Configuring multi-value popup LOV page item in an edit form page

Pay special attention to the Manual Entry setting above. We’ve consciously disabled that property since by design at the moment APEX shows the end user the underlying values (e.g. 6 , 1 , 2 ) for a manual-entry popup LOV instead of showing their corresponding display text values (e.g. Fiction , Travel Narrative, Trains ). That may be appropriate for some multi-value use cases where the LOV entry’s display and return values are the same, but here I preferred that my end-users would see the tag display values.

The result is the easy-to-use book editing page shown below. Notice that the P3_AUTHOR_IDS page item is configured in the same way as P3_TAGS to allow entering the colon-separated list of one or more author ids for the book.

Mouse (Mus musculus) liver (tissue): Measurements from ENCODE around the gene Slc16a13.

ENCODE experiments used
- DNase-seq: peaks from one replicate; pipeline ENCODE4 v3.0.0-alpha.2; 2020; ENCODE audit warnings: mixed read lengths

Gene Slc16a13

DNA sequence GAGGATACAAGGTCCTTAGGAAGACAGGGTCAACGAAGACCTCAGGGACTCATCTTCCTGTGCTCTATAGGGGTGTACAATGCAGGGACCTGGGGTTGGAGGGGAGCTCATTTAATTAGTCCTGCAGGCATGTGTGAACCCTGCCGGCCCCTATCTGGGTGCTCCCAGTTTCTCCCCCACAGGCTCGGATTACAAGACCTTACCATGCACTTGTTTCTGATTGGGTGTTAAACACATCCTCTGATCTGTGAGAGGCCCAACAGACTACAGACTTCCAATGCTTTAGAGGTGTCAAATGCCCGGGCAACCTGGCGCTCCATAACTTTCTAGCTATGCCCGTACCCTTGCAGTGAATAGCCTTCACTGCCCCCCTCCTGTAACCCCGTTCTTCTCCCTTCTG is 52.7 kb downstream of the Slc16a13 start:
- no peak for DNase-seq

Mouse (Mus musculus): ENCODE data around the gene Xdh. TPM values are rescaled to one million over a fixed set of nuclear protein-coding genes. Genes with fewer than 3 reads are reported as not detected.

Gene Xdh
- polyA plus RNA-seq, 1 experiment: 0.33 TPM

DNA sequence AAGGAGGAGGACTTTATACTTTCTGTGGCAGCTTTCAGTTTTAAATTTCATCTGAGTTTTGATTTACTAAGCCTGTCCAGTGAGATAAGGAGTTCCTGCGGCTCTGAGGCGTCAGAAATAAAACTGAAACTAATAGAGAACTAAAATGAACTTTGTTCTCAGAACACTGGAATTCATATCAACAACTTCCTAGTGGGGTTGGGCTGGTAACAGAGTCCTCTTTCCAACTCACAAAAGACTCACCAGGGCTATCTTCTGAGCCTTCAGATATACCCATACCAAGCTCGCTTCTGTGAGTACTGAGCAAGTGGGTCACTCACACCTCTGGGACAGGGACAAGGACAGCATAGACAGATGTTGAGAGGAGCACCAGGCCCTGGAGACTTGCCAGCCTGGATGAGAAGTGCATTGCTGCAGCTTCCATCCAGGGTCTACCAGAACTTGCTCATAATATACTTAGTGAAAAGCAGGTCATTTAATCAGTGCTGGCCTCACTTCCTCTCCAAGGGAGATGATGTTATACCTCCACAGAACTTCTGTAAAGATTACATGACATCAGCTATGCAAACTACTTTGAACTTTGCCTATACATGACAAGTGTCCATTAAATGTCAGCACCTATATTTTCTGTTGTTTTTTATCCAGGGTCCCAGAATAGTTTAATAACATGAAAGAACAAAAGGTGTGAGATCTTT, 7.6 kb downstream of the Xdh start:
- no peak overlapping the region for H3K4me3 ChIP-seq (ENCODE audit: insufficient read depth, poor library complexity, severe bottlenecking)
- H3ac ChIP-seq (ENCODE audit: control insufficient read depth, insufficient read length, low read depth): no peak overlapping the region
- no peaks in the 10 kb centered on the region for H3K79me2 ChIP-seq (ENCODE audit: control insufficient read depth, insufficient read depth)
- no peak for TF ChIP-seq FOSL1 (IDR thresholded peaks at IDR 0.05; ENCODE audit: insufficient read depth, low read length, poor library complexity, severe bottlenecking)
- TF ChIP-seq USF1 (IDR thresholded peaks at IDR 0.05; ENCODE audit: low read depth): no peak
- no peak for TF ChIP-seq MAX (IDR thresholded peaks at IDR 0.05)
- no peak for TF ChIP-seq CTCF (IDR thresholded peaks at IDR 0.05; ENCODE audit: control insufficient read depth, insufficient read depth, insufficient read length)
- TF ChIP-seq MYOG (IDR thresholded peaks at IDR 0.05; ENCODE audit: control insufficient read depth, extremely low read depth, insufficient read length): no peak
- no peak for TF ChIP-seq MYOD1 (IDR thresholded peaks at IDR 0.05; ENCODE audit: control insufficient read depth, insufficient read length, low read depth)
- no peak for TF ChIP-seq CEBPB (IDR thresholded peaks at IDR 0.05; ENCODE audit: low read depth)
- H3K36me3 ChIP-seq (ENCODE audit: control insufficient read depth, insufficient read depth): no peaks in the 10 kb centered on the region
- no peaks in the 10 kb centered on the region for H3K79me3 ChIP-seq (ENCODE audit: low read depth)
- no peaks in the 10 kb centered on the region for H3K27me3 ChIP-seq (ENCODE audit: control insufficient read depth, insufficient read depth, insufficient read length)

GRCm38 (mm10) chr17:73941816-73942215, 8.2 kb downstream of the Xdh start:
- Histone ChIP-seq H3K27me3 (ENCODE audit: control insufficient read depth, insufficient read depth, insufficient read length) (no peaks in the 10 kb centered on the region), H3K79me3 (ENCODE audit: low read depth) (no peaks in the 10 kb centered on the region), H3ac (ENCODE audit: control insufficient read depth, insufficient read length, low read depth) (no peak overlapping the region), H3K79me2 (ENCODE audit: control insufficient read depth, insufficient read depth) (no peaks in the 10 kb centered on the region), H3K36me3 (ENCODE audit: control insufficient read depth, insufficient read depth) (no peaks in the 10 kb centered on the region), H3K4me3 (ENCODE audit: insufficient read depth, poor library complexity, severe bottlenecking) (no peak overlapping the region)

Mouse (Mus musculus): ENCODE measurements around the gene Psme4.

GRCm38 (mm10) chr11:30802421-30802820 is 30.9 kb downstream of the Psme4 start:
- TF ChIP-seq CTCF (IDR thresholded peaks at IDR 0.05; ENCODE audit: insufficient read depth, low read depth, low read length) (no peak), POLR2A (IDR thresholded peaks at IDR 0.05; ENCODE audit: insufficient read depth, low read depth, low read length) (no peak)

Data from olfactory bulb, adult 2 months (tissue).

Multi-value popup LOV page items editing book details at runtime

Multi-Value Smart Filter for Tags

APEX makes it simple to easily filter on one or more tags applied to records in both faceted search as well as the new Smart Filters region. The figure below shows how the P5_TAGS smart filters search facet in the Book Finder cards region page (5) is configured to enable this behavior. Notice the search facet Type is set to Checkbox Group, the Multiple ValuesType is set to Delimited List with the Separator configured to be a literal colon character (:), and we’ve enabled the Trim Whitespace option.

Configuring multi-value P5_TAGS smart filter facet to handle colon-delimited values